Interdisciplinary learning emphasizes connections between traditionally discrete disciplines such as math, science, history, and language arts, rather than limiting learning to one content area at a time.
When teaching and learning are organized around themes, problems, or issues, students seek knowledge and skills from a variety of disciplines to provide an expanded and more complex understanding of the topics they are studying.
When done well, interdisciplinary learning eliminates the fragmentation and the learning of isolated skills. It allows students to access a particular theme from different entry points as they work with a range of sources of information and perspectives; it also allows teachers to better differentiate instruction and create more interesting and rich methods of assessment.
Research has demonstrated that interdisciplinary teaching can increase students' motivation for learning as well as their level of active engagement. In contrast to learning skills in isolation, when students participate in interdisciplinary learning they recognize the value of what they are learning and become more involved in it.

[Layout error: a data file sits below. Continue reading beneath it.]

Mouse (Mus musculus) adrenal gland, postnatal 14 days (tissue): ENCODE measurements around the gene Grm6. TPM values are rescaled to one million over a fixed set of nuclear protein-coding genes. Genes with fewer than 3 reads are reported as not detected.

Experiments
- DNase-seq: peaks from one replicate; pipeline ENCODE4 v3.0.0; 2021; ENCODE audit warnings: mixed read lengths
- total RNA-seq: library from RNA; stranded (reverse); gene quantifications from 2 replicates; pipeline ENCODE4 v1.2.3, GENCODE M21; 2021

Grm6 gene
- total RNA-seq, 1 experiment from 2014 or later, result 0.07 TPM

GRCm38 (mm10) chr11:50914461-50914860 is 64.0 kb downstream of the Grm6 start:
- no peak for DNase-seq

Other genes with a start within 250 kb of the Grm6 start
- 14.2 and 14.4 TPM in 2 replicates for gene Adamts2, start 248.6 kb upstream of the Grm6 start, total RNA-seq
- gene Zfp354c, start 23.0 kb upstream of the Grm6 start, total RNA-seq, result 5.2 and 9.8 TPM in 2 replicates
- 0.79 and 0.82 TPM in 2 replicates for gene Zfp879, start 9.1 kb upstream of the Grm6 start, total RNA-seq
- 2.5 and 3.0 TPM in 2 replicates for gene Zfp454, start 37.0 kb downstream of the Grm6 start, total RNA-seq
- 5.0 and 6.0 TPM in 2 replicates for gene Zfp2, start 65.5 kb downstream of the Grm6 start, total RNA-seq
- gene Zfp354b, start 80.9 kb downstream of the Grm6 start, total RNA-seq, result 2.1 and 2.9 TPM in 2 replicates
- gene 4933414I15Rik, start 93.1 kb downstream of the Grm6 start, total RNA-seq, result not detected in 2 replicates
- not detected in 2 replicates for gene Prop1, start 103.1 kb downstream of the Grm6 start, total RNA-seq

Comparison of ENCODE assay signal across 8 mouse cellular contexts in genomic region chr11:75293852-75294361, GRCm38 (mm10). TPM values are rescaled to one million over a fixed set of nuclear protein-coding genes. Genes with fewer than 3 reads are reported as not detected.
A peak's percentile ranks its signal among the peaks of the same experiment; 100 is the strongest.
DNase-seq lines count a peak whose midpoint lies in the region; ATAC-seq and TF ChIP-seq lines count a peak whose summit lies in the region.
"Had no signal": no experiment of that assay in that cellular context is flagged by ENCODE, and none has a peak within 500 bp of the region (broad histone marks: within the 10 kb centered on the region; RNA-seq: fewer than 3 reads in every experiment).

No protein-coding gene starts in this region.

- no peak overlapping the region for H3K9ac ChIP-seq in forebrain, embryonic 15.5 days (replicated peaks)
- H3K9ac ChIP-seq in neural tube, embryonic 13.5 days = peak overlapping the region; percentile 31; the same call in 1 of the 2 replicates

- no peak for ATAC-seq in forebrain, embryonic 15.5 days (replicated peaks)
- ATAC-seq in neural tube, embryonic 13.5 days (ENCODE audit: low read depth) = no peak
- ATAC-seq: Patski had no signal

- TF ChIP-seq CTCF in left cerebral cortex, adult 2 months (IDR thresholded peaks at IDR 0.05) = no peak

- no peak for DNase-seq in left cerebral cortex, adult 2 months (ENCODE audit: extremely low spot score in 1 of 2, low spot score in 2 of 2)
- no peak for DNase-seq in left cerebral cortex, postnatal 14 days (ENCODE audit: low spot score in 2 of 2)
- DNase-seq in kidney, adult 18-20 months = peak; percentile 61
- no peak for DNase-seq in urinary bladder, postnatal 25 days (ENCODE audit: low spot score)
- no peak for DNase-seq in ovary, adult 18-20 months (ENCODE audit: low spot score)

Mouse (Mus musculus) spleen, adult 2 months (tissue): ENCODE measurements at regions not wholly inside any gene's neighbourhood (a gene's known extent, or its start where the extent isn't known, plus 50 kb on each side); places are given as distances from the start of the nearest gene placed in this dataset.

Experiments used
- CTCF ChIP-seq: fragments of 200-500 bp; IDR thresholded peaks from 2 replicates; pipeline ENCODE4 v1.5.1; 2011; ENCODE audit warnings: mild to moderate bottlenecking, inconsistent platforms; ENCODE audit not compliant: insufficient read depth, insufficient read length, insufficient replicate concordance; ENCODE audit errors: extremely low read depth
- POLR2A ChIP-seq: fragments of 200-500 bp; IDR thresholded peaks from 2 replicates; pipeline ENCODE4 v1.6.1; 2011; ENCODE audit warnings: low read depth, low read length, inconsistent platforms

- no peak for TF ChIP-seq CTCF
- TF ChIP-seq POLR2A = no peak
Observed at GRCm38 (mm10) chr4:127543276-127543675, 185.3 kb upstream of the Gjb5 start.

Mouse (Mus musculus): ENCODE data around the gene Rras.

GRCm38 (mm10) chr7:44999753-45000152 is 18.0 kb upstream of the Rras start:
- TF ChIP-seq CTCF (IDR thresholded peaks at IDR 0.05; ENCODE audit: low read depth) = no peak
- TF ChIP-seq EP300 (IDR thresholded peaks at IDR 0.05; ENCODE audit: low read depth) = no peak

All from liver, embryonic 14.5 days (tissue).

Furthermore, studies show that students learn more when they apply a variety of skills to what they are studying and when they interact with their classmates, teachers, and members of the community.
The Center for Ecoliteracy advocates for interdisciplinary teaching and learning as the best approach for grasping the principles that help define sustainable living. Our publications, seminars, and ongoing work with schools take an interdisciplinary approach.